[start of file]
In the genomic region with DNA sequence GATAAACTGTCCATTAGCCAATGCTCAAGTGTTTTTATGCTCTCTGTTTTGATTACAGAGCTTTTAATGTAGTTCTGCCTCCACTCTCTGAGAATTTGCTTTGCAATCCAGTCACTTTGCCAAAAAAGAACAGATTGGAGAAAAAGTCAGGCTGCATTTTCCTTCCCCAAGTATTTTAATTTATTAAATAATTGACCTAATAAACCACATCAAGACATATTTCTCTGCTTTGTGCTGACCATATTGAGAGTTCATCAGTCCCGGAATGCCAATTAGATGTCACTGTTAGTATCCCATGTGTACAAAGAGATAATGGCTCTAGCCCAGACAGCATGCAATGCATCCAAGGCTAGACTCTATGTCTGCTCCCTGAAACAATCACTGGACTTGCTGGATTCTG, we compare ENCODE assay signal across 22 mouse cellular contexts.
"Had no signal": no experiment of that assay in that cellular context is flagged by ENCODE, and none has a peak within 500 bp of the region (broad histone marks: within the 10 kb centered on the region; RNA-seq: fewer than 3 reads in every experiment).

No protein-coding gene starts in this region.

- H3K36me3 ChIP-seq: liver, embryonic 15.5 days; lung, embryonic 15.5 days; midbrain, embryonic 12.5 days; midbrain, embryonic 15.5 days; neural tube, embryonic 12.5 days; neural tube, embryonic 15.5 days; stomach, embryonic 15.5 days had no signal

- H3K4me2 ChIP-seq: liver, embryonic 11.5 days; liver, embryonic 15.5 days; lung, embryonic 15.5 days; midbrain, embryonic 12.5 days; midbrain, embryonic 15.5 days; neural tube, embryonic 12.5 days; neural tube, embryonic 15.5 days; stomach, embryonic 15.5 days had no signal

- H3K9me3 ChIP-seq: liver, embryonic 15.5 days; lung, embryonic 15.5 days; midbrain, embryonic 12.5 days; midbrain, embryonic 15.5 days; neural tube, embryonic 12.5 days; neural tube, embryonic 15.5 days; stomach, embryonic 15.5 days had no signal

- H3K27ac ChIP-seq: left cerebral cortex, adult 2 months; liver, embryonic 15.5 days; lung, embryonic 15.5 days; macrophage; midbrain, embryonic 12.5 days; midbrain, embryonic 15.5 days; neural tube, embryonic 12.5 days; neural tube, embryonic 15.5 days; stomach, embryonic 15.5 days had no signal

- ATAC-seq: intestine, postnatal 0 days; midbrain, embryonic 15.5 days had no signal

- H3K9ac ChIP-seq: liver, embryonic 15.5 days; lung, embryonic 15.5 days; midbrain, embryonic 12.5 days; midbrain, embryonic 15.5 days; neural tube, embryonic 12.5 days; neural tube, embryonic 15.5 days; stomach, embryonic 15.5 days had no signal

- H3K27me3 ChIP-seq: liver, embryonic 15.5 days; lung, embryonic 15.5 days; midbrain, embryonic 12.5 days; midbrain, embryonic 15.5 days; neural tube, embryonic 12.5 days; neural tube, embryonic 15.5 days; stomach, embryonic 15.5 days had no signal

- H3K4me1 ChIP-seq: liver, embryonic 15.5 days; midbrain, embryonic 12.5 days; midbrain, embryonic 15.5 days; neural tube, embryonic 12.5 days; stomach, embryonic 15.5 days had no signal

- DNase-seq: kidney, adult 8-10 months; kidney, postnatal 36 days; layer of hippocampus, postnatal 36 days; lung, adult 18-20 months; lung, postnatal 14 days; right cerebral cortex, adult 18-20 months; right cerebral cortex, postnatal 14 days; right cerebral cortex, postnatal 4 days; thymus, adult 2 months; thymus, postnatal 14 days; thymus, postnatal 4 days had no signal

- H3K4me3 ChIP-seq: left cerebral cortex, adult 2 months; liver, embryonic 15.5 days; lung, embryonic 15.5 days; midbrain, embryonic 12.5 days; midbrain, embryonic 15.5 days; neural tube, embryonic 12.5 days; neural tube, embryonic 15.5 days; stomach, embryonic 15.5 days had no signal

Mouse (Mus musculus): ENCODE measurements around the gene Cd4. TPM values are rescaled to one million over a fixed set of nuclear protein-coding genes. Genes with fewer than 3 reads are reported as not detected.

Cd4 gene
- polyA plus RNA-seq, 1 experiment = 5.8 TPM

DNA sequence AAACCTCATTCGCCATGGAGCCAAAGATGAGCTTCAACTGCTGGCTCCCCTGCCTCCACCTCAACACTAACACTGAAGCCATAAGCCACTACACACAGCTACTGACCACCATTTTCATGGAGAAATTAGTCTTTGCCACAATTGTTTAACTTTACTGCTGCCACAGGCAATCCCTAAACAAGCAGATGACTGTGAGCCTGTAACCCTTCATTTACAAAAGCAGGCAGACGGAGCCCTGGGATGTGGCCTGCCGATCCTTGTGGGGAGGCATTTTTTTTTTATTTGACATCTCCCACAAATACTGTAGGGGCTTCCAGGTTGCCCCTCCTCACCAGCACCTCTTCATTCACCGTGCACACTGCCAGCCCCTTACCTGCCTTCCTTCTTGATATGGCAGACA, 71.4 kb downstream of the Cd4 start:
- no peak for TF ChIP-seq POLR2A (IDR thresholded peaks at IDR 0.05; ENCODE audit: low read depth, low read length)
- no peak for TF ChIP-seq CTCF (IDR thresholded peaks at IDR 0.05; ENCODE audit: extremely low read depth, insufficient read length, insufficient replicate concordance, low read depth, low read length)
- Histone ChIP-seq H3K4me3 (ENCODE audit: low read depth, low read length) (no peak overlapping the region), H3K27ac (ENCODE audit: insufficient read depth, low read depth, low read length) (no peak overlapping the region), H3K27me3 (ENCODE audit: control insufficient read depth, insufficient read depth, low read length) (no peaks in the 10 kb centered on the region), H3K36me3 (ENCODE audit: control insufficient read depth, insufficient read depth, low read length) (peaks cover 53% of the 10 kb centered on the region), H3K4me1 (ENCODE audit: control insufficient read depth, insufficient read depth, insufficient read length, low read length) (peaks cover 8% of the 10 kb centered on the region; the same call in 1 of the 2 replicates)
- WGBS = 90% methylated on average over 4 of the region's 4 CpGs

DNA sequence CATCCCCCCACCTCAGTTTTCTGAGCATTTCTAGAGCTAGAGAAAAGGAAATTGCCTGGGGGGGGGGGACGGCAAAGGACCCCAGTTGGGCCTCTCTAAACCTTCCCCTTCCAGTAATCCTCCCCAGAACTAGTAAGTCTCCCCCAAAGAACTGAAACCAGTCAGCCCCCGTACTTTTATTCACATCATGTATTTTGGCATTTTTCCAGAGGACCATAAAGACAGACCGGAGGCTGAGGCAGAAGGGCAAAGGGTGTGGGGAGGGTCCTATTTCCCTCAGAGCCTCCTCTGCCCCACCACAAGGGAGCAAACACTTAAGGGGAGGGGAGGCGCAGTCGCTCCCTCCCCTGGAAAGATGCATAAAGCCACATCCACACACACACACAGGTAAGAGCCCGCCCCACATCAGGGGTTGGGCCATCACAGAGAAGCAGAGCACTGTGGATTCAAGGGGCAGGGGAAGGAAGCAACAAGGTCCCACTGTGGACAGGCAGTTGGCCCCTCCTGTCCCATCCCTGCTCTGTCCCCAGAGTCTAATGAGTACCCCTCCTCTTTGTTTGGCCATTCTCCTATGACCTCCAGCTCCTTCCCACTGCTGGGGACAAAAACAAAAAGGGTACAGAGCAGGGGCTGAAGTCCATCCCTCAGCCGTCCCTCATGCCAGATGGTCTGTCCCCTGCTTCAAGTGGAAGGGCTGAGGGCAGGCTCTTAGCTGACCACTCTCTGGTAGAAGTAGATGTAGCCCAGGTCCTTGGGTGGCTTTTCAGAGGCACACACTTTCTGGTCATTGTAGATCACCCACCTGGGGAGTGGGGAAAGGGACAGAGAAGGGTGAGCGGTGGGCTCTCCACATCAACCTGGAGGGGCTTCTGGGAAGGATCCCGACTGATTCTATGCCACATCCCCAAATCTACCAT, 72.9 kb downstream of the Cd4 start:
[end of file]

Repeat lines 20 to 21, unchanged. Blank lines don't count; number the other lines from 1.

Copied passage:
- Histone ChIP-seq H3K4me3 (ENCODE audit: low read depth, low read length) (no peak overlapping the region), H3K27ac (ENCODE audit: insufficient read depth, low read depth, low read length) (no peak overlapping the region), H3K27me3 (ENCODE audit: control insufficient read depth, insufficient read depth, low read length) (no peaks in the 10 kb centered on the region), H3K36me3 (ENCODE audit: control insufficient read depth, insufficient read depth, low read length) (peaks cover 53% of the 10 kb centered on the region), H3K4me1 (ENCODE audit: control insufficient read depth, insufficient read depth, insufficient read length, low read length) (peaks cover 8% of the 10 kb centered on the region; the same call in 1 of the 2 replicates)
- WGBS = 90% methylated on average over 4 of the region's 4 CpGs